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for whom the seventeenth and eighteenth centuries cannot be said to have existed-was to bring the Englishmen of their generation infinitely nearer to the Middle Ages than were those who lived in the ages of Dryden and Pope, and even of Dr. Johnson. The resultant of all these forces has been the devotion of an ardent yet minute study to Chaucer, and the evolution of a text which is probably superior to that we shall ever have of Shakespeare. This is partly due to the fact that numerous manuscripts of Chaucer remain for comparison,' and partly due to the fact that, unlike Shakespeare, Chaucer hardly ever wrote carelessly, hurriedly, or obscurely. He is, moreover, very regular in his versification, and was very averse to sacrificing perspicuity in the interests of condensation. Some of Chaucer's words are still unexplained, some of his allusions have never been cleared up; but his constructions have been mastered, and the general drift of what he has to say is never in doubt.

Chaucerian scholarship may be said to have had two flowering periods,2-one in the middle of the eighteenth century, which resulted in the ripe fruit of Tyrwhitt's

1 Six of the best manuscripts-Ellesmere, Hengwrt, Cambridge Univ., C. C. C. Oxford, Petworth, Lansdowne were edited side by side by Dr. Furnivall for the Chaucer Society (1868).

2 The vicissitudes of Chaucer's fame form the subject of a very interesting passage in Churton Collins's essays on the predecessors of Shakespeare: "Take Chaucer. In 1500 his popularity was at its height. During the latter part of the sixteenth century it began to decline. From that date to the end of William III.'s reign-in spite of the influence which he undoubtedly exercised over Spenser, and in spite of the respectful allusions to him in Sidney, Puttenham, Drayton, and Milton-his fame had become rather a tradition than a reality. In the following age the good-natured tolerance of Dryden was succeeded by the contempt of Addison and the supercilious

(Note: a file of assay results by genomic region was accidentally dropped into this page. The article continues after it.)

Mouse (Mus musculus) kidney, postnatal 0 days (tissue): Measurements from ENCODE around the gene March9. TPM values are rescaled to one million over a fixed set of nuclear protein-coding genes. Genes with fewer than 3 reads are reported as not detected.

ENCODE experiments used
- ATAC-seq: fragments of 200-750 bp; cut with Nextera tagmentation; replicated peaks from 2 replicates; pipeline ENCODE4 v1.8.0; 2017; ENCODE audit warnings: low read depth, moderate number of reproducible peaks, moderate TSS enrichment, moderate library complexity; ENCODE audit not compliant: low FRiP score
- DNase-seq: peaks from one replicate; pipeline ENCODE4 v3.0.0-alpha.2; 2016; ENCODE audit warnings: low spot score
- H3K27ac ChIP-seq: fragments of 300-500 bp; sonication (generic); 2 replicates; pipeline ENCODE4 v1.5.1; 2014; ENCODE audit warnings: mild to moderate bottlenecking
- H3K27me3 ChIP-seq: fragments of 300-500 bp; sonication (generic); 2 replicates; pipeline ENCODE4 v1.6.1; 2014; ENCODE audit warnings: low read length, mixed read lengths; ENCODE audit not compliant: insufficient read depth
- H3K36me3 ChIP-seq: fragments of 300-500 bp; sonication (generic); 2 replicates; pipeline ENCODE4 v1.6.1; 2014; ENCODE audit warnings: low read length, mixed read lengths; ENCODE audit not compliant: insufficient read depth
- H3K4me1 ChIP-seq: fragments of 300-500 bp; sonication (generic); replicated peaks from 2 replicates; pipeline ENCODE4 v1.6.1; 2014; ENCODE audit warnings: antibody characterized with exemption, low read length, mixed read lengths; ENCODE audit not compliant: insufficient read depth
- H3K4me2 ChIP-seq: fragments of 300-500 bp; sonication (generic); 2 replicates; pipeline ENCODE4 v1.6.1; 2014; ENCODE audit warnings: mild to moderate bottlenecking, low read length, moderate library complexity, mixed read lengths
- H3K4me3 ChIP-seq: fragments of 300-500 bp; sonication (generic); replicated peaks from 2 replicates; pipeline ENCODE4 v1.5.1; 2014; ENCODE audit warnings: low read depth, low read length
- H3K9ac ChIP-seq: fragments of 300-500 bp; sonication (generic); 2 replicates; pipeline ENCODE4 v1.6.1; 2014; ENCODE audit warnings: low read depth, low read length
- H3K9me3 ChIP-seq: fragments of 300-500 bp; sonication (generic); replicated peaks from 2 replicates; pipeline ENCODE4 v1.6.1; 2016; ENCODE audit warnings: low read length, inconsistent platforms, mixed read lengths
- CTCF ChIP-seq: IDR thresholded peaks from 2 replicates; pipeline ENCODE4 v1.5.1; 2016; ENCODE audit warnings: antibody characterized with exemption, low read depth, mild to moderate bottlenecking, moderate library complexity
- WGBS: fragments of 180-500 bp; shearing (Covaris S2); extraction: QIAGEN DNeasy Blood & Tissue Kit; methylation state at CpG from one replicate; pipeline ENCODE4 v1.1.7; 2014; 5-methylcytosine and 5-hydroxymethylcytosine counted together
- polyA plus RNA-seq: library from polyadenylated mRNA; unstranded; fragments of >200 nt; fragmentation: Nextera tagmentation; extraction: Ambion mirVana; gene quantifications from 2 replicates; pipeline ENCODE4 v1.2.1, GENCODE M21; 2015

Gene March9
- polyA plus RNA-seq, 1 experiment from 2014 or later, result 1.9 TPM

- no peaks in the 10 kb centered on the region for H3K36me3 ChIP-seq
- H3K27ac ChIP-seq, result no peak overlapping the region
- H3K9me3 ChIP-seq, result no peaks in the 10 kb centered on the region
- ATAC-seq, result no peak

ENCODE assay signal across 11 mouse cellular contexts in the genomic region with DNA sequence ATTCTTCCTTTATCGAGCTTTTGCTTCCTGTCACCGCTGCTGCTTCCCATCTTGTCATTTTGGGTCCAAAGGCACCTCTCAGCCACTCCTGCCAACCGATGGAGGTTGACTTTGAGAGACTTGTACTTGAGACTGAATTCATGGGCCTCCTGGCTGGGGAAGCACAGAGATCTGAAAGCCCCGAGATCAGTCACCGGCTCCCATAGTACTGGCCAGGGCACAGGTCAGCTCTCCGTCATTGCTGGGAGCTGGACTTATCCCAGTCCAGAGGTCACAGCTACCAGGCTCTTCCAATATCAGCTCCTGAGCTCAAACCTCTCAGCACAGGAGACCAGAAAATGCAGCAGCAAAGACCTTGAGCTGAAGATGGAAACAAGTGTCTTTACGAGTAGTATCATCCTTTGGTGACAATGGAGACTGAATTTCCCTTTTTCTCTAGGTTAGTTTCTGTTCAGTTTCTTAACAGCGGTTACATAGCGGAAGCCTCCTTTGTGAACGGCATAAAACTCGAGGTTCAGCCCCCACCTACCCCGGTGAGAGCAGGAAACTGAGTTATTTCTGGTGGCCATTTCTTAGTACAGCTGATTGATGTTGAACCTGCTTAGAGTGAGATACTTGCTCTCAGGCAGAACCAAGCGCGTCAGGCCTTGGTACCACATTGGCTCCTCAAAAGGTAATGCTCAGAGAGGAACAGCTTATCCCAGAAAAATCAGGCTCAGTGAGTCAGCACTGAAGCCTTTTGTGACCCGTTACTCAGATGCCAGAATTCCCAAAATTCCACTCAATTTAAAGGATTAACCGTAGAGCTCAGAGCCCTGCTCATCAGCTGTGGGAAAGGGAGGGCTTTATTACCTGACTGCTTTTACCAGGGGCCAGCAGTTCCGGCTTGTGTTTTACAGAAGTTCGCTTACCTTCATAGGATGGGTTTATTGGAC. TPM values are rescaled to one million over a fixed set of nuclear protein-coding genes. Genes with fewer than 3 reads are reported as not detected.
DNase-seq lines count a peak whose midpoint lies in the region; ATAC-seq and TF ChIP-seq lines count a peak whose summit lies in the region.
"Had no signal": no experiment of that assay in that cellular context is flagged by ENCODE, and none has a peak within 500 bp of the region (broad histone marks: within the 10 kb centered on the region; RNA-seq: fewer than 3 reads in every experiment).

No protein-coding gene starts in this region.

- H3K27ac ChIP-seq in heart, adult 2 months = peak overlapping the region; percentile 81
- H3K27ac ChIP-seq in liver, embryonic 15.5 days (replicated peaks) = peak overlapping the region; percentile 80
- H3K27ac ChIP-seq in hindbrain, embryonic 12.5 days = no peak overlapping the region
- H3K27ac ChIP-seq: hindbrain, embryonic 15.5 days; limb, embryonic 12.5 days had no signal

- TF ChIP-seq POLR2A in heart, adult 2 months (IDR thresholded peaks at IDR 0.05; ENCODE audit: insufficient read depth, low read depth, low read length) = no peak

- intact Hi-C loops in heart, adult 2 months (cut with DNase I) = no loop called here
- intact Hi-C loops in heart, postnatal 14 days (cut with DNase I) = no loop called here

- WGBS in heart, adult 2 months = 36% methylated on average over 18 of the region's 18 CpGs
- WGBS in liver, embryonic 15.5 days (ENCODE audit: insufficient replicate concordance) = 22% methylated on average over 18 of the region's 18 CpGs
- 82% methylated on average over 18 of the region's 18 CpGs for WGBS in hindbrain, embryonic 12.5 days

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edition; the second in the sixties of the nineteenth century, and the outcome the excellent editions which are now in our hands: Skeat's critical edition* (Clarendon Press) of Chaucer's Complete Works (7 vols., 1894-7); the Globe edition of the Works (1 vol., 1898); and Lounsbury's edition of the Complete Works and glossary (2 vols., New York, 1900). These texts are based nominally upon the same materials, but they vary considerably in detail, showing the different criteria of judgment, both as regards literary taste and relative importance of manuscripts. Whereas, too, Skeat's edition normalises the orthography, the Globe follows a single manuscript (the Ellesmere), wherever its reading is feasible. Yet the differences between the scholars are small compared with those between the would-be popularisers of the poet. As there have been two harvests of Chaucer's criticism, so there have been two distinct movements for the modernisation of The Canterbury Tales: (1) that associated with Dryden and Pope, and (2) that culminating in the efforts of Leigh Hunt, Richard Horne, Wordsworth, and Cowden Clarke. The phraseology, spelling, and constructions of Chaucer being in many respects obsolete, it was the object of these admirers of the "Homer of English poetry" to attire his best productions in a modern garb. The scholars have almost with one accord discountenanced these attempts, and have covered their projectors with contempt and ridicule. That much is inevitably lost in the process of translation is a proposition which is of course unassailable. Yet it is mere affectation to maintain, as many

patronage of Pope. Between 1780 and 1782 nothing seemed more probable than that the writings of the first of England's narrative poets would live chiefly in the memory of antiquarians. In little more than half a century afterwards we find him placed, with Shakespeare and Milton, on the highest pinnacle of poetic renown."